Deadline: November 15, 2014
Dates: April 16-19, 2015
Location: Atlanta, GA
The nineteenth century has long been understood as an era of industrial growth, scientific discovery, technological innovation, and imperial expansion. Such sweeping global transformations relied on a complex web of relations between humans and machines, individuals and systems, ideas and practices, as well as more efficient and frequent movement across increasingly connected networks of space. From railroad travel to advances in shipping, from the movement of immigrants, enslaved laborers, scientists and colonial settlers, to the circulation of ideas, bodies, and/as commodities, nineteenth-century mobilities challenged and reconfigured the very constitution of subjects, nations, and cultures across the globe. We seek papers that investigate the various mobilities and exchanges of the nineteenth century. What did it mean to be mobile (or immobile) in this period? How were political, scientific, and cultural ideas exchanged in new ways? How did people maintain and create new networks and affiliations? How might notions of a more mobile, networked sense of nature, the world, and the self influence our understanding of this era?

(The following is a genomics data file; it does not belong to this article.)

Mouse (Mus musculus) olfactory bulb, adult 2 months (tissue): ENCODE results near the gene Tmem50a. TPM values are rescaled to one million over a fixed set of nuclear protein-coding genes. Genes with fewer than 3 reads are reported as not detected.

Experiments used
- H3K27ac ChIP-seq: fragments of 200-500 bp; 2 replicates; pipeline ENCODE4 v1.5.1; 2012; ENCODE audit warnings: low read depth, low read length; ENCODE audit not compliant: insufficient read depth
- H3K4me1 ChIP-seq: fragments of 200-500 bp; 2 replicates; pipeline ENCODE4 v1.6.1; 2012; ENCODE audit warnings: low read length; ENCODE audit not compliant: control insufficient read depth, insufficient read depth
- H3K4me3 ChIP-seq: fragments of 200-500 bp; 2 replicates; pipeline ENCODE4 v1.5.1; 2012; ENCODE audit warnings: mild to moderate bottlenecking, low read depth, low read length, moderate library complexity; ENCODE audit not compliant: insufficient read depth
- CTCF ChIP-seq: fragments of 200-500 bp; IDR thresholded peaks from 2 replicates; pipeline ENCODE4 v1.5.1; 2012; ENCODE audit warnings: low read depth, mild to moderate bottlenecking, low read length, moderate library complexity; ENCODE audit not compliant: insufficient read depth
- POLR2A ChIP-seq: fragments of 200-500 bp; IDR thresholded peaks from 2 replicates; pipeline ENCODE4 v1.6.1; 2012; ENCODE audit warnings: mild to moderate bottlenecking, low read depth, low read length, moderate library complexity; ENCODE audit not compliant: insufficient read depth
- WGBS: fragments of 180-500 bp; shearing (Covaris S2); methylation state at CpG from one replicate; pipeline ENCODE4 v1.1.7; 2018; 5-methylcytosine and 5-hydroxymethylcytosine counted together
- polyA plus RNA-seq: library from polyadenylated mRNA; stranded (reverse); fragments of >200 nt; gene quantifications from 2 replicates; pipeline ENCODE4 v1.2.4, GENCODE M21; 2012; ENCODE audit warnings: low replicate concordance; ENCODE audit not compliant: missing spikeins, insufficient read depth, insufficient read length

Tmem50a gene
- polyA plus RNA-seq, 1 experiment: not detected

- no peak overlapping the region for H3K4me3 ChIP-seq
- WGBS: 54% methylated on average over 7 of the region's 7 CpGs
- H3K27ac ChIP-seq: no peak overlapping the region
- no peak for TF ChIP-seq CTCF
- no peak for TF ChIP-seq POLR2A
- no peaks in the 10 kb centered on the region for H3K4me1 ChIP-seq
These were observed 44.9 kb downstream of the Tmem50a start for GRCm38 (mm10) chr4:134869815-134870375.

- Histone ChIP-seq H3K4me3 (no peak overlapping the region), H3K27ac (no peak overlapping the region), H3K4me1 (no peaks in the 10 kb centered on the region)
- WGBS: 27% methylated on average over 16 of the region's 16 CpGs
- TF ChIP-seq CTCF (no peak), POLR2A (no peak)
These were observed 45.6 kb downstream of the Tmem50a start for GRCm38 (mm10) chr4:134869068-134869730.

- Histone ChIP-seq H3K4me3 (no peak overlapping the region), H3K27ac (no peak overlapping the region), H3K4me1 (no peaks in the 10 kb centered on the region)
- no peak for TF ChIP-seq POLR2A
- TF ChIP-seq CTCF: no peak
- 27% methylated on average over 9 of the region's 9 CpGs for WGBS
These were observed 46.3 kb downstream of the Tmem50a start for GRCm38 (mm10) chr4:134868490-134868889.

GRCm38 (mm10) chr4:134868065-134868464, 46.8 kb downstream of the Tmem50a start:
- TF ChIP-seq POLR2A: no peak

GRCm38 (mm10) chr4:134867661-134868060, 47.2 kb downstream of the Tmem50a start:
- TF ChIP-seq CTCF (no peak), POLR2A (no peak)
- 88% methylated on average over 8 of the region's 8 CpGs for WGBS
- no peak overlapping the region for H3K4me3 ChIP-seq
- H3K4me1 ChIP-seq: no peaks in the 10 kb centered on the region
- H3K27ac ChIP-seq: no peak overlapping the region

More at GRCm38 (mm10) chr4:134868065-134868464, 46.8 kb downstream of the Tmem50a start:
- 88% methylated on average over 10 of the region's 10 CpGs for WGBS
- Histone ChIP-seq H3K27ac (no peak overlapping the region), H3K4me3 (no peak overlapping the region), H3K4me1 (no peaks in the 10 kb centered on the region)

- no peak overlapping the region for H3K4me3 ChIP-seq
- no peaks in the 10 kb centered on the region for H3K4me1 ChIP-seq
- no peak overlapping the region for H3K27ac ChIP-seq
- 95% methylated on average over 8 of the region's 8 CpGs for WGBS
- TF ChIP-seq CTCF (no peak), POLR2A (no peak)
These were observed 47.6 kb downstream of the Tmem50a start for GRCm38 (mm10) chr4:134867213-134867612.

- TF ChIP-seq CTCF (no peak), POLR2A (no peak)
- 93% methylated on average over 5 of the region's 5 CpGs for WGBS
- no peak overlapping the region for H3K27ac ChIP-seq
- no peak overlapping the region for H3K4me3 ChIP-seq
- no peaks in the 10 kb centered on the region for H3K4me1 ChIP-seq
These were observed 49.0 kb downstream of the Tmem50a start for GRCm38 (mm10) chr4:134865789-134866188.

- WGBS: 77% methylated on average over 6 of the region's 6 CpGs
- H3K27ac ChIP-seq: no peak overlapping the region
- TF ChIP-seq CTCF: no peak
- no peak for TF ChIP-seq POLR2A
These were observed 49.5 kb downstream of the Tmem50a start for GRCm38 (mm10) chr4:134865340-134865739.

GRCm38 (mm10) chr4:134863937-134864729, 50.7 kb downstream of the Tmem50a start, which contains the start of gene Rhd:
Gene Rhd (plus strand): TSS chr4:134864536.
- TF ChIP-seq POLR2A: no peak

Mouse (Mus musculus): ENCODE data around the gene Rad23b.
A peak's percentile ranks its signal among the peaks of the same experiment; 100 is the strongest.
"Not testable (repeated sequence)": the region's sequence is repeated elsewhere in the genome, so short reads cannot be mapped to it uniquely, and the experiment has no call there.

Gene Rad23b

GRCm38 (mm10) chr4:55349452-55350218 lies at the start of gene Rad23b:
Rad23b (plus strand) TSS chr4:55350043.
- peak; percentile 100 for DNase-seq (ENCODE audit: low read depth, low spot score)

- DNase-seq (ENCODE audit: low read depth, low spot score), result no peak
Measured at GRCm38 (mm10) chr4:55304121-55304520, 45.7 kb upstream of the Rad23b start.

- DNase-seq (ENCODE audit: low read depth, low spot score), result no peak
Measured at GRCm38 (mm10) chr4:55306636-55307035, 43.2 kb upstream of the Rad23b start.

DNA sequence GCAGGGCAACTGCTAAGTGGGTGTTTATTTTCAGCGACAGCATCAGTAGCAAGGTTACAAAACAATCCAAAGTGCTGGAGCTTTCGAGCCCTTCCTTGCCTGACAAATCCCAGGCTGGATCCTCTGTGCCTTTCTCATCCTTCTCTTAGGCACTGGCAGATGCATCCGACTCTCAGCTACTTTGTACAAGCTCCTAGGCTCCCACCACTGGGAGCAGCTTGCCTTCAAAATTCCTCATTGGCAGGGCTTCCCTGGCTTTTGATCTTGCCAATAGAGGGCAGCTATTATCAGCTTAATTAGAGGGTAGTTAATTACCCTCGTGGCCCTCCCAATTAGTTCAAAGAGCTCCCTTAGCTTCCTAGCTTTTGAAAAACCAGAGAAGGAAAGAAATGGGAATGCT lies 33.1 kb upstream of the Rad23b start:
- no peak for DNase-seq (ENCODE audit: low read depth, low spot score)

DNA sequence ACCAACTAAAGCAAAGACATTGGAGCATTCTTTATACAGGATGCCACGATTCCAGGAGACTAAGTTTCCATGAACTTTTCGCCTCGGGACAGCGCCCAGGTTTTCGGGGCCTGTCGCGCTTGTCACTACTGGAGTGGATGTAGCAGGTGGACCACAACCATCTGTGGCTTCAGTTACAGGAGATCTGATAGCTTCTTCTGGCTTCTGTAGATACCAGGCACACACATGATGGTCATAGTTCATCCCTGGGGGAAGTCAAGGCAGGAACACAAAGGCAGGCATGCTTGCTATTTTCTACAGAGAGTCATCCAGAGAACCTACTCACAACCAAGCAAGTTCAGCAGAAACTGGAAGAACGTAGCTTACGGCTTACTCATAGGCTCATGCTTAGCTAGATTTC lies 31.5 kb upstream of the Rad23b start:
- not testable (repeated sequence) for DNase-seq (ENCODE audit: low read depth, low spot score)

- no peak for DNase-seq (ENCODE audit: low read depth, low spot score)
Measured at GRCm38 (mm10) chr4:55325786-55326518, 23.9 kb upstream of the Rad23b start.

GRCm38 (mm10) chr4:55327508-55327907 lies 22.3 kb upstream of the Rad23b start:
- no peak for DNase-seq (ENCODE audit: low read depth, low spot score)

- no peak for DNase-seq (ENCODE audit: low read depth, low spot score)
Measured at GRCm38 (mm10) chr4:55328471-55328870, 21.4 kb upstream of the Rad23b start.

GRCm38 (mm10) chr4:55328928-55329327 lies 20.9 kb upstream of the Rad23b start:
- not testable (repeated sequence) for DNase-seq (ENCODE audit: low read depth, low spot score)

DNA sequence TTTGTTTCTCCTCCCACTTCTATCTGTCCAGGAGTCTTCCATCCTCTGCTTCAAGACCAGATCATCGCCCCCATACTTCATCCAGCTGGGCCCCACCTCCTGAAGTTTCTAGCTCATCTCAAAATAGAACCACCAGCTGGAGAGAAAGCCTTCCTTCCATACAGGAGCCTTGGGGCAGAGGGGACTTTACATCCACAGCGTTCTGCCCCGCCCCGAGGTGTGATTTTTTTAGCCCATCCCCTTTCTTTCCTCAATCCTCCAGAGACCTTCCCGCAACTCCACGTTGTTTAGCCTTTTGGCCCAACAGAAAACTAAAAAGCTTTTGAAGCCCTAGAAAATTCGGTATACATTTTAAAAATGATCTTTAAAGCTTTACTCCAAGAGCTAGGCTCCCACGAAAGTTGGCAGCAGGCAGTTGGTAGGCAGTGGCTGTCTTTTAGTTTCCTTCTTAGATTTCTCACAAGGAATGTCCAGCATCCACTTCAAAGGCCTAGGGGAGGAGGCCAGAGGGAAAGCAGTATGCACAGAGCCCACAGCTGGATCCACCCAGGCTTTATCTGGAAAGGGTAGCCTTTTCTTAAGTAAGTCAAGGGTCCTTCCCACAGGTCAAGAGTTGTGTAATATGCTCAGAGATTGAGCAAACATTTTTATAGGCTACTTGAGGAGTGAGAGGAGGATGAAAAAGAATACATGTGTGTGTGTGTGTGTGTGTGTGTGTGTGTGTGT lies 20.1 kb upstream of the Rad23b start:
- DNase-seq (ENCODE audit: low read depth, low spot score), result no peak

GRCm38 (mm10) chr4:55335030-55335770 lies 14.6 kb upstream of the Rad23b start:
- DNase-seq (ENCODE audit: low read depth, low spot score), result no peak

Deadline: November 15, 2014. For individual papers, send 250-word proposals; for panels, send individual proposals plus a 250-word panel description. Please include a one-page cv with your name, affiliation, and email address. Proposals that are interdisciplinary in method or panels that involve multiple disciplines are especially welcome. Send questions and proposals to firstname.lastname@example.org or email@example.com